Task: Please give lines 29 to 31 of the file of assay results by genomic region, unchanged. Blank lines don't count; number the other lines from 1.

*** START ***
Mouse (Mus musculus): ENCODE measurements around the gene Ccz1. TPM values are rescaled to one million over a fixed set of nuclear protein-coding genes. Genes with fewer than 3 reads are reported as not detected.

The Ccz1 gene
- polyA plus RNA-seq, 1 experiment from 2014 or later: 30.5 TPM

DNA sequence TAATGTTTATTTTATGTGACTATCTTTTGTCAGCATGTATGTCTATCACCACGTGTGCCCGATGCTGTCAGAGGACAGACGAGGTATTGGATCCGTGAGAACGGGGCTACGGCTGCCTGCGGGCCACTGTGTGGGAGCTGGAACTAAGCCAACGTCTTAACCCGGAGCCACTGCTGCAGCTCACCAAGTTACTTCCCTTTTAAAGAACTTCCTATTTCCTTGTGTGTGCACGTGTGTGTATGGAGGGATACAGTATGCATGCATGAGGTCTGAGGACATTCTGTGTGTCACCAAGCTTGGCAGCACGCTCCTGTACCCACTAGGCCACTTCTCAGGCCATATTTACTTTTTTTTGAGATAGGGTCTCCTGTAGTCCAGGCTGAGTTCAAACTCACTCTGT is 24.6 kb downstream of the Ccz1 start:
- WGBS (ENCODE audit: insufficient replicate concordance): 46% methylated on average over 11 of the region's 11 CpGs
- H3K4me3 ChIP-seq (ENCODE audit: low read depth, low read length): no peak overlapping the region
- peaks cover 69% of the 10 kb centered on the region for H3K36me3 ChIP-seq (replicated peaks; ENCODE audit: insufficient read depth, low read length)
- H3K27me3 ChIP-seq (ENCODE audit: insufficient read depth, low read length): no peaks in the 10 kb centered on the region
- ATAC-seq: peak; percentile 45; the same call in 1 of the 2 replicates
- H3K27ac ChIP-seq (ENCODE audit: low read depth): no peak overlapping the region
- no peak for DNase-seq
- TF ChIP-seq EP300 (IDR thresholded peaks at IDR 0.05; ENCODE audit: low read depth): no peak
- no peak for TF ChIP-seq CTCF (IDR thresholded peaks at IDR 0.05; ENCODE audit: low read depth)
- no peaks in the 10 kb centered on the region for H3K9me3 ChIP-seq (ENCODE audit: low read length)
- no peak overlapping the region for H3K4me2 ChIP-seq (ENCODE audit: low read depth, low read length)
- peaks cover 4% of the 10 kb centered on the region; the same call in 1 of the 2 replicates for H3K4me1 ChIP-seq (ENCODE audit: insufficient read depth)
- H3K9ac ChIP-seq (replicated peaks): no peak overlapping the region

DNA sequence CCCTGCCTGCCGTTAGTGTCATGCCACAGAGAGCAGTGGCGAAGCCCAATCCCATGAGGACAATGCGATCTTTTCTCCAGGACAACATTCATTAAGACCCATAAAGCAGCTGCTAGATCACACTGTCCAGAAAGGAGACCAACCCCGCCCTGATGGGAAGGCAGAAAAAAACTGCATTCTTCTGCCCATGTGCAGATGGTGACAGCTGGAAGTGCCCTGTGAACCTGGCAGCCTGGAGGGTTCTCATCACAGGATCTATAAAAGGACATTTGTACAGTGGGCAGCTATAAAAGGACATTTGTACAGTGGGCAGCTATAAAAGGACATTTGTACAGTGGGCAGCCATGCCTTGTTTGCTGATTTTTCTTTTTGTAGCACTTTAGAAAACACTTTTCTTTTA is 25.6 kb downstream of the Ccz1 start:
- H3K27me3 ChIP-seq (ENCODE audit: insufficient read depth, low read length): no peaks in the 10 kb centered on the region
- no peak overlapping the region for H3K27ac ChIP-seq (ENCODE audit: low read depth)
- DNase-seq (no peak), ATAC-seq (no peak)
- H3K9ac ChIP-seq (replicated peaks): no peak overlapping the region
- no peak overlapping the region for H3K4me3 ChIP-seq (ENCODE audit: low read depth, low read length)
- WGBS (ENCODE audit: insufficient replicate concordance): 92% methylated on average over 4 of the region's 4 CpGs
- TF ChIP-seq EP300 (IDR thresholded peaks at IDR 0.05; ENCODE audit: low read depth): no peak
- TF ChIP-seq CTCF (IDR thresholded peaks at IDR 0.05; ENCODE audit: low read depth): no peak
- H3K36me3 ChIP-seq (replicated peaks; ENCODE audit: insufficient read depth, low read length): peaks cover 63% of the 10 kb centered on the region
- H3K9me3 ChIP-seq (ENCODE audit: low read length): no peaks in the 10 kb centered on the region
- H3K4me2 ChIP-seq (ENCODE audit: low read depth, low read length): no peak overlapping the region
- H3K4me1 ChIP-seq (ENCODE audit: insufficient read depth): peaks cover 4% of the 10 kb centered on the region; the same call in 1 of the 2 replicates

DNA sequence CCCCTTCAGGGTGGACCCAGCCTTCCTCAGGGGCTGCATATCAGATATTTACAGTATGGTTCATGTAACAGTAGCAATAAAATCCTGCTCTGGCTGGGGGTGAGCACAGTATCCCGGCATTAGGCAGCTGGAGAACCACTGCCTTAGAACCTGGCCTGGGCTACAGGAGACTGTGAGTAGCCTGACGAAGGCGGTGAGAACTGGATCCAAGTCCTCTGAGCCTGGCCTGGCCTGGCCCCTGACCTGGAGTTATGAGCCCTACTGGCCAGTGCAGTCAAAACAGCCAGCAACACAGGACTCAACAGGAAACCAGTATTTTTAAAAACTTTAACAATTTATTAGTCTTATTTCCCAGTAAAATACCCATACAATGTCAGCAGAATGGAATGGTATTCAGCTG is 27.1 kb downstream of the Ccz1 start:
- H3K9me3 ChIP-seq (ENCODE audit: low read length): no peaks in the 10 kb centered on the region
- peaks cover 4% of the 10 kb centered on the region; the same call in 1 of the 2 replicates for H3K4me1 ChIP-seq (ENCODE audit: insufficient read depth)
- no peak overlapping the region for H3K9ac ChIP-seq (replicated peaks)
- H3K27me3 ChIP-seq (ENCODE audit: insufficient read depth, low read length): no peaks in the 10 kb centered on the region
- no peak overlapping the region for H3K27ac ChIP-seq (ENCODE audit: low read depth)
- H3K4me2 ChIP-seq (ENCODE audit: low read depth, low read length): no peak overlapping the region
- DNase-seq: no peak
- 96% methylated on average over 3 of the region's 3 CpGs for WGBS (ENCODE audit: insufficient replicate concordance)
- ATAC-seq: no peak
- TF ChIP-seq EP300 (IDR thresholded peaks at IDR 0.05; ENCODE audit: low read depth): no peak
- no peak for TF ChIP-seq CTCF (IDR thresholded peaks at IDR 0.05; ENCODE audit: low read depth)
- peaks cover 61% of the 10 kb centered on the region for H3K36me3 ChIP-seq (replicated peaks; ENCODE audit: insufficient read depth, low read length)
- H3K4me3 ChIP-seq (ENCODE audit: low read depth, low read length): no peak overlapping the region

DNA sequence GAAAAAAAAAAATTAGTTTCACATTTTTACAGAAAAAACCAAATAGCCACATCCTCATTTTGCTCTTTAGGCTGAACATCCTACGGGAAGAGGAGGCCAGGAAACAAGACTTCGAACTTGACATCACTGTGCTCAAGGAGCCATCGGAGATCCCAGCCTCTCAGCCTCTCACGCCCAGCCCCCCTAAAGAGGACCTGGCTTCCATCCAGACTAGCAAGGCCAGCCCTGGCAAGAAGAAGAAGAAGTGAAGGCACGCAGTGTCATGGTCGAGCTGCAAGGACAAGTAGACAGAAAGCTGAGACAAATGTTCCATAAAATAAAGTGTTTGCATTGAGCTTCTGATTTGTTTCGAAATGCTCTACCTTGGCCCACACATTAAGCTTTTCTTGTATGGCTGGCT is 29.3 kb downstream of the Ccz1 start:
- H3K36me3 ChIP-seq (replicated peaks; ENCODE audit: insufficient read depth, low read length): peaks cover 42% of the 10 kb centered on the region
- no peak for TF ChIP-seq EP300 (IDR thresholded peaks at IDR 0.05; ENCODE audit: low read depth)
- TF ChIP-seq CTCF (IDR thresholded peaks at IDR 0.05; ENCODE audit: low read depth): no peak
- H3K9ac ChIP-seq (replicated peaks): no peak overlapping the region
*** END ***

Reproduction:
- H3K4me2 ChIP-seq (ENCODE audit: low read depth, low read length): no peak overlapping the region
- H3K4me1 ChIP-seq (ENCODE audit: insufficient read depth): peaks cover 4% of the 10 kb centered on the region; the same call in 1 of the 2 replicates

DNA sequence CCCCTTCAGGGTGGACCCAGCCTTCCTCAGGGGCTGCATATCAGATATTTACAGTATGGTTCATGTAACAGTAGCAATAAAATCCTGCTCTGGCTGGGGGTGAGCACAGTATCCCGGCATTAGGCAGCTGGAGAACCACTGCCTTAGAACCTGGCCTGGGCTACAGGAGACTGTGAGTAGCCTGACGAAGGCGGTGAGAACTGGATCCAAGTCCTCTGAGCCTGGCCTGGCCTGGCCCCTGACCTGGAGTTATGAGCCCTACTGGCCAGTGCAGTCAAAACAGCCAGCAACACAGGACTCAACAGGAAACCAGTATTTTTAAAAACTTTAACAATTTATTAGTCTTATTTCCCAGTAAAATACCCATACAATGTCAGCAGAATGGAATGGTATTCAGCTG is 27.1 kb downstream of the Ccz1 start: